48: Idiocracy (3/14/2016)

“Idiocracy” is that rarest of things, a very smart movie about some very dumb people. Even the premise is brilliant in its simplicity: A regular guy — nice, but a little dim — is put in suspended animation for 500 years. When he wakes up in the far future, he’s the smartest man in the world — because the world has gotten that much stupider. And meaner. And crazier.

33: Battle Royale (11/30/2015)

Before there was Hunger Games there was Battle Royale (2000), an absolutely apeshit display of teen violence that could only come from Japan. The 15-year-old film pits 42 ninth graders (21 male, 21 female) against each other on a deserted island. They have three days to kill each other until only one remains. The survivor can return home. If they refuse to fight they all die thanks to electronic collars that will make their heads explode off their necks.

30: Live and Let Die and Casino Royale (11/9/2015)

James Bond is back in theaters with Spectre, so we’re bringing you an Out of Theaters two-fer with a 007 from yesteryear and a recent year. Today’s episode simultaneously discusses and compares Live and Let Die (1973) and Casino Royale (2006).

17: American Psycho (8/17/2015)

American Psycho was polarizing when it was released at the Sundance Film Festival in 2000. Some audience members and critics didn’t appreciate the dark satire. They preferred a comedy that was more commercial and therefore more satisfying in a narrower way. But others recognized Christian Bale as an artist, and I want to stress the word artist. The film commercially and artistically came into its own after being released on DVD. Viewers began to recognize it had a far more bitter, cynical sense of humor than other films.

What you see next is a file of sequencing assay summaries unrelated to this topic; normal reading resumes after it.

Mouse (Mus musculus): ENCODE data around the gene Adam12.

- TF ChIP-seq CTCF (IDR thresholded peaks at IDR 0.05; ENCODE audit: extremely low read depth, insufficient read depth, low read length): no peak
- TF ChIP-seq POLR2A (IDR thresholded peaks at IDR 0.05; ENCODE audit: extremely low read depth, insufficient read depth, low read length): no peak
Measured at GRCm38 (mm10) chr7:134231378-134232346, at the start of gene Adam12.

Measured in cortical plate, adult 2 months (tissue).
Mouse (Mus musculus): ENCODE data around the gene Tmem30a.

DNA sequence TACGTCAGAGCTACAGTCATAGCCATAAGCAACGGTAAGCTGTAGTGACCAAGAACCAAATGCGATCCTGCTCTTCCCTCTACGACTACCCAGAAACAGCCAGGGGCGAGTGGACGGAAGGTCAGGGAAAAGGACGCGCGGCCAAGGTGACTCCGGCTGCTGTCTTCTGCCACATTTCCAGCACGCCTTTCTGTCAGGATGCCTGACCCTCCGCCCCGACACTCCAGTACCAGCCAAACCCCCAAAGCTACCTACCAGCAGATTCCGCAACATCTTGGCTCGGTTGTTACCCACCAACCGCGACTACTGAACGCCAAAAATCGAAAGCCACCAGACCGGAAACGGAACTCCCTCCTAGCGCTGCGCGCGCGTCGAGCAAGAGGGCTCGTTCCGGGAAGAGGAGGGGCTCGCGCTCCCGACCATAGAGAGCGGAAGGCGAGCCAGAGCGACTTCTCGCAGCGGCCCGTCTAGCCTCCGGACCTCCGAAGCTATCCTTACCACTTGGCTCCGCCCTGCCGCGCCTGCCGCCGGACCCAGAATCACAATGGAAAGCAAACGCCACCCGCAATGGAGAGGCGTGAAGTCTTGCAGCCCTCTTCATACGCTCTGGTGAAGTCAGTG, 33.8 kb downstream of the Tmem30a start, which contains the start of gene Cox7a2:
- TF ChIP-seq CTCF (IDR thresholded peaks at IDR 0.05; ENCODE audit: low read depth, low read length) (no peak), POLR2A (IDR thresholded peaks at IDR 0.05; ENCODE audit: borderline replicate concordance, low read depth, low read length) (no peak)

13: Road to Perdition (7/20/2015)

A brilliant cast and exquisite cinematography bring Max Allan Collins’ graphic novel Road to Perdition to life in the 2002 movie by the same name. Tom Hanks plays Michael Sullivan, a mob enforcer with conscience working for an Irish crime family in 1931. His surrogate father John Rooney (Paul Newman in his final live-action role) is the boss. Tyler Hoechlin plays 12-year-old Michael Jr., whose curiosity about his father’s career leads him to witness a hit executed by John’s son Connor (Daniel Craig), pitting Sullivan against his former crime family and setting the plot in motion.